Wildblood is the third piece in a trilogy of animated shorts by Los Angeles artist David Jones. It takes its inspiration from queer zines and the San Francisco homocore music scene of the early 90s. The artist was a member of the seminal band Fagbash and considers the piece reminiscent of the type of making indicative of this period. It is constructed entirely of xerox collages re-photographed and animated digitally.
First Comes Love
Evie Leder, USA, 2011, 5 min.
First Comes Love is a short experimental video (also meant as a looped installation) that captures images of two men in love, naked in bed. Shot on super 8 film, the silent grainy black and white images reflect a tender and intimate moment between two lovers…and their cats.
Jody Jock, USA, 2012, 10:42 min.
Both tender and hardcore, Aquarius follows a young man as he uses magick to manifest the love he desires.
In Their Room - San Francisco
Travis Mathews, USA, 2010, 20 min.
In Their Room (2009-present) is an on-going multi-city documentary series about gay men, bedrooms, intimacy and sex. The film veers into the bedrooms of eight different men who engage in everything from the most banal to the most erotic. Complimenting the revealing nature of their everyday activities are confessioanal interviews about fantasies, turn-ons and vulnerabilities. We never leave their bedrooms, but this is unmistakebly San Francisco of the present.
The throughline of the series highlights the ways in which gay men in disparate cultures deal with connection, intimacy and loneliness in the modern world. In an age of accelerated gay acceptance and visibility, it's shocking that many of these stories are being left undocumented. My inspiration for the series came largely out of such a frustration. If representations of my life -and that of my friends- were largely going unseen in the media I reasoned that I should be recording these stories before they were lost or forgotten. I do this as best I can focusing on what feels authentic, modern and uncensored. How this is documented will altar from the original template (showing men alone in their bedrooms as if no one is watching and interviewing them in bed) so each episode is reflective of the city I'm inhabiting and the people who are being documented. For example, the ways in which gay men find closeness in Tokyo or Istanbul will likely be at odds with how it’s commonly experienced in Berlin. The uniqueness of any given city and its culture will impact a range of decisions from the subjects I work with, the shots I chose, to the pacing of the film and the stories that are told. Moving forward, I see this as an increasingly collaborative project between myself and the main subjects. Once I have their trust and willingness to document their lives, I will put them in real life situations -all of which highlight some cord of intimacy, connection or loneliness- asking them to respond according to their own principles and ways of being. This is demonstrated somewhat in the Berlin episode where two real life strangers meet for a hook up. The most important key with any episode or any city, is in finding compelling "characters" who are willing to participate and give so much of themselves. I treat my subjects with great respect and I think this is reflective in the work. At its best, I think the series has the potential to comfort and heal viewers who are not accustomed to seeing representations of modern gay masculinity that feel authentic or reflective of their own lives.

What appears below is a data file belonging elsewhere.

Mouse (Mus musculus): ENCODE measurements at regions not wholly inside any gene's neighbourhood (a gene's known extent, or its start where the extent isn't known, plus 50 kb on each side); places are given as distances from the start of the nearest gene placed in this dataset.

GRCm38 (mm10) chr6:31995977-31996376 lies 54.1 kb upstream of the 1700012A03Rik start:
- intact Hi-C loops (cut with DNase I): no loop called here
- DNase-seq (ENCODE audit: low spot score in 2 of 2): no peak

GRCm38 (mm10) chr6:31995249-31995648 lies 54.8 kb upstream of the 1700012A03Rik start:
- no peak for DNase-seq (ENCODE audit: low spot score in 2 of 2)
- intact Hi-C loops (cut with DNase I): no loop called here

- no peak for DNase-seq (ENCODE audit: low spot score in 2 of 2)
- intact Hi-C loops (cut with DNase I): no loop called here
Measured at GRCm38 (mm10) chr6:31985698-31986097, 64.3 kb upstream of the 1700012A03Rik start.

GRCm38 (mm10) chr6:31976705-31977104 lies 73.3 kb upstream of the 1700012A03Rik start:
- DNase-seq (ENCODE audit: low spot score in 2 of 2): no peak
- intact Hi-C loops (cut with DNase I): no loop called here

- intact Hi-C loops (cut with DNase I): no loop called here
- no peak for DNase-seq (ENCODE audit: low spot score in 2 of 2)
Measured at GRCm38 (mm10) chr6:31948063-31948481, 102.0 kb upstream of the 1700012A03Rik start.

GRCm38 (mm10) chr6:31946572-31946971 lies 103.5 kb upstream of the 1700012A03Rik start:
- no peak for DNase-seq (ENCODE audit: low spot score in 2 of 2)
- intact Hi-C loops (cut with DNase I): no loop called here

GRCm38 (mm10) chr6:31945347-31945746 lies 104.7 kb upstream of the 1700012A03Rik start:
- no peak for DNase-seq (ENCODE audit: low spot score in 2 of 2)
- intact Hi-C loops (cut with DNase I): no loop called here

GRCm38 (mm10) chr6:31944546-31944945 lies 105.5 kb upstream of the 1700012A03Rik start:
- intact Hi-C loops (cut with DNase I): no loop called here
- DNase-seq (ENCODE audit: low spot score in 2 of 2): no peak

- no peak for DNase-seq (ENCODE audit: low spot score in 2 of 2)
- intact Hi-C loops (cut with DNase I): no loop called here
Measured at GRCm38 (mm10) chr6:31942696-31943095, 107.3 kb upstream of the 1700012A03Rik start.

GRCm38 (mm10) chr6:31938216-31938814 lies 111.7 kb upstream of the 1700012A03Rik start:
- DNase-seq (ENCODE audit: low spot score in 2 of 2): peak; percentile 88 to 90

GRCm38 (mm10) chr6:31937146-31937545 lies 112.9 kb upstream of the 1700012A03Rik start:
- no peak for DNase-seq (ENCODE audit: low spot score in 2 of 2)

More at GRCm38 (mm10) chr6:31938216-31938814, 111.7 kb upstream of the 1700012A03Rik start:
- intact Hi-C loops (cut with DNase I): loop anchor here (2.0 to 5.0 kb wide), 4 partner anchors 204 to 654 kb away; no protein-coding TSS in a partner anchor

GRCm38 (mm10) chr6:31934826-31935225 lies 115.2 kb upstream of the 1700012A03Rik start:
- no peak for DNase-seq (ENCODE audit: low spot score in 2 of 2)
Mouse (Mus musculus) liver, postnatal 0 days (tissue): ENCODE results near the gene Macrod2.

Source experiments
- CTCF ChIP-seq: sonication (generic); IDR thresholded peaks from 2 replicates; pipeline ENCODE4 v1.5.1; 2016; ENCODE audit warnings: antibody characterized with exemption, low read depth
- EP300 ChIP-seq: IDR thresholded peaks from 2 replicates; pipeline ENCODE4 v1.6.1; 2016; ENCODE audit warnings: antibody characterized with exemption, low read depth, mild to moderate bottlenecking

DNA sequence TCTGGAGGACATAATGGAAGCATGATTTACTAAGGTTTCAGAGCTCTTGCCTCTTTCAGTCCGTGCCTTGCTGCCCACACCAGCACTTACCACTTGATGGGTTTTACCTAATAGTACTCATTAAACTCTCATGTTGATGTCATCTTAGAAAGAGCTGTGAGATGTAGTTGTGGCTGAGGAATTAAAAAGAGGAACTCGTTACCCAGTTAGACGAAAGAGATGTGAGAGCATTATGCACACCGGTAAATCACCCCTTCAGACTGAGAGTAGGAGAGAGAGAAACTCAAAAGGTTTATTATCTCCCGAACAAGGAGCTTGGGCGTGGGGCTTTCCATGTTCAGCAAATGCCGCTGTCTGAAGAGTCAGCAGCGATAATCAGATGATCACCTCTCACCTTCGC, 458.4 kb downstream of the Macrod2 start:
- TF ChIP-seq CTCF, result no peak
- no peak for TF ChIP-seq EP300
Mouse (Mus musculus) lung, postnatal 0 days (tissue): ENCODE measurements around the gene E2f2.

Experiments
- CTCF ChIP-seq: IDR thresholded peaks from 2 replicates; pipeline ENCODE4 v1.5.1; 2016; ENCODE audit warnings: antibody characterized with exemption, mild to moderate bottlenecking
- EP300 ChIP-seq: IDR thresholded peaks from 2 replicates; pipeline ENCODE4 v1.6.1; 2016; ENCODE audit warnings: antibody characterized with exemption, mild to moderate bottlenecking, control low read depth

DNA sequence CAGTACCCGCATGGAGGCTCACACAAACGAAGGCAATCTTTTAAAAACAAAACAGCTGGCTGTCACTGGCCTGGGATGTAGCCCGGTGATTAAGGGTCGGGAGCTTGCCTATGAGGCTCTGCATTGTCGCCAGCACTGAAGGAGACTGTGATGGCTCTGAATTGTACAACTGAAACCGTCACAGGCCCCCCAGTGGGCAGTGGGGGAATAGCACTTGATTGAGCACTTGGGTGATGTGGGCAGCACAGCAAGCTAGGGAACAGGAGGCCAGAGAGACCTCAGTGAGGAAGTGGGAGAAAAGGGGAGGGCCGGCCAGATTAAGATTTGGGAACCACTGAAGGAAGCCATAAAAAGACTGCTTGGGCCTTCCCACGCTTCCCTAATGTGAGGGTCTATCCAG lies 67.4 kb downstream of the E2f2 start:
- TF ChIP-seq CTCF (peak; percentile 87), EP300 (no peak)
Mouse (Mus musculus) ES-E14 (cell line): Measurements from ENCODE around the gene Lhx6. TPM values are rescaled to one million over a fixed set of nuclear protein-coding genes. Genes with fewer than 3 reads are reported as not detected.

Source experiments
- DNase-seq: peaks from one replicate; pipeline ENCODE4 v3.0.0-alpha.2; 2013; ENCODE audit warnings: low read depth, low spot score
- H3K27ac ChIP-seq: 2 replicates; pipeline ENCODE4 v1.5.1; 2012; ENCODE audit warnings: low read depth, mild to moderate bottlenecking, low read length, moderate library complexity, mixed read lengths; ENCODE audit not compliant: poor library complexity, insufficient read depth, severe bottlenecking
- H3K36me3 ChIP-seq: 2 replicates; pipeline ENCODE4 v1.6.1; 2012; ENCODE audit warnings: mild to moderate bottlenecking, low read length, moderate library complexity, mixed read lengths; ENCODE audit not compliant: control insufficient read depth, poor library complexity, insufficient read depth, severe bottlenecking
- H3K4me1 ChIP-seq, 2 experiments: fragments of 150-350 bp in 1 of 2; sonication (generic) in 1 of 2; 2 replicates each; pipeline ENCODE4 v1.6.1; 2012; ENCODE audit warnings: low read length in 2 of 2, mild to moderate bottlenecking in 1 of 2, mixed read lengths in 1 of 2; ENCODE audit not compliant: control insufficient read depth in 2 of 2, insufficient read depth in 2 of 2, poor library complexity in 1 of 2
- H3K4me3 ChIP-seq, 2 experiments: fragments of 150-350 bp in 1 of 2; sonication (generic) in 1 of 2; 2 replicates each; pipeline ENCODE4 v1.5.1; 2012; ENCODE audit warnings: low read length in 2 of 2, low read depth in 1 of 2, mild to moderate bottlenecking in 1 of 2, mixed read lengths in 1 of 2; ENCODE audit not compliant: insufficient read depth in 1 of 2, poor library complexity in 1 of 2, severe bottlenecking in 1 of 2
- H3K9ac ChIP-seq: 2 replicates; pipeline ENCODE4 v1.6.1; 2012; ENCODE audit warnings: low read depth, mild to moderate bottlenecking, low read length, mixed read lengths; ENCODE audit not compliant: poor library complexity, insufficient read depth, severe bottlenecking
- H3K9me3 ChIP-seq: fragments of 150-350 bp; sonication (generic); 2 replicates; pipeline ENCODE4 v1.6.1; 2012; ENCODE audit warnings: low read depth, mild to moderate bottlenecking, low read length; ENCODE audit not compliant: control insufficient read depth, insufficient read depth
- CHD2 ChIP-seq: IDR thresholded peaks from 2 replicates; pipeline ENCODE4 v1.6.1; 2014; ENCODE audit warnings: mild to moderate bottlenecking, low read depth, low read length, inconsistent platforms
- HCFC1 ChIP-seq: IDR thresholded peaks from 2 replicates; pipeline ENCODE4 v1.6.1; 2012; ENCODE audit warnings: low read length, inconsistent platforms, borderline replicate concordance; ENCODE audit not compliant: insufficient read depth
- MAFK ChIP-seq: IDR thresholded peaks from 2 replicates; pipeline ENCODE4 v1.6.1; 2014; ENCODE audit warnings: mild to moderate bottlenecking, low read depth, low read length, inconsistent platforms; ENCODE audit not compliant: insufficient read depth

I Want Your Love
Travis Mathews, USA, 2011, 71 min.
Jesse struggles to take responsibility for himself after a decade of treading water in freewheeling San Francisco. On his final night in the City, friends and ex-lovers gather for a going away party that promises to heighten Jesse's already bittersweet feelings about leaving.
"A filmmaker of refreshing honesty, Travis Mathews is a new voice giving queer cinema a much needed injection of emotional intimacy."
John Cameron Mitchell, director of Short Bus
"Mathews is pushing the bar even further by blurring the lines between narrative and pornographic language..."
"I Want Your Love bristles with eroticism and emotional honesty. Jesse Metzger and Brenden Gregory are not typical porn stars. They're scruffy, tattooed indie guys, charming and occasionally awkward. The sex is interrupted by laughter, bouts of wrestling, and subtle gestures of negotiation. Certainty never factors into the scene. Seemingly, there is nothing coordinated or choreographed about their actions..."
"Best Sex Scene of 2010"